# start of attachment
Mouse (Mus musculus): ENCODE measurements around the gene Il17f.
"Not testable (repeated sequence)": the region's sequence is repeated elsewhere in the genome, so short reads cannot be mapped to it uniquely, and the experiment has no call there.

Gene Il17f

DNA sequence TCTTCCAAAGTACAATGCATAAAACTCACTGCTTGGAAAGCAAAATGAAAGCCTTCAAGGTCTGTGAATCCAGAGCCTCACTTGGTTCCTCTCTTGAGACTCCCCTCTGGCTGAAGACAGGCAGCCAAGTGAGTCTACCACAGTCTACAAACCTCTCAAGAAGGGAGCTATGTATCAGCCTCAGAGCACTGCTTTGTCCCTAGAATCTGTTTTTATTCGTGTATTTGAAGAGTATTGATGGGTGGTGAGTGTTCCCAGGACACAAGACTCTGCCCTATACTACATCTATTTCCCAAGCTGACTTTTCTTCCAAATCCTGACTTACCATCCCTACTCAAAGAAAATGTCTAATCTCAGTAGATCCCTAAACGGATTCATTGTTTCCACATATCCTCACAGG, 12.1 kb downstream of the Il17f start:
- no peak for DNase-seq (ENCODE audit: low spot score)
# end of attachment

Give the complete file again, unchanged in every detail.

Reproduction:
Mouse (Mus musculus): ENCODE measurements around the gene Il17f.
"Not testable (repeated sequence)": the region's sequence is repeated elsewhere in the genome, so short reads cannot be mapped to it uniquely, and the experiment has no call there.

Gene Il17f

DNA sequence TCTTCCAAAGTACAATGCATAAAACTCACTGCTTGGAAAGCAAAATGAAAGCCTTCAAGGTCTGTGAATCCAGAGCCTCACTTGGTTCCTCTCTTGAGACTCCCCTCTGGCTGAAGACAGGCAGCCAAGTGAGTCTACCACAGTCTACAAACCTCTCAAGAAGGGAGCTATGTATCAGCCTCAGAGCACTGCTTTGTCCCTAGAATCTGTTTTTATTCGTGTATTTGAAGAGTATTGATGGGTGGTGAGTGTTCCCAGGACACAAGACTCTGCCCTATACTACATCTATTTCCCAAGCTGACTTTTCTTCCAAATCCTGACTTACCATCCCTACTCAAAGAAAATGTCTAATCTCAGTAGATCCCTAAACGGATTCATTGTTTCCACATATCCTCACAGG, 12.1 kb downstream of the Il17f start:
- no peak for DNase-seq (ENCODE audit: low spot score)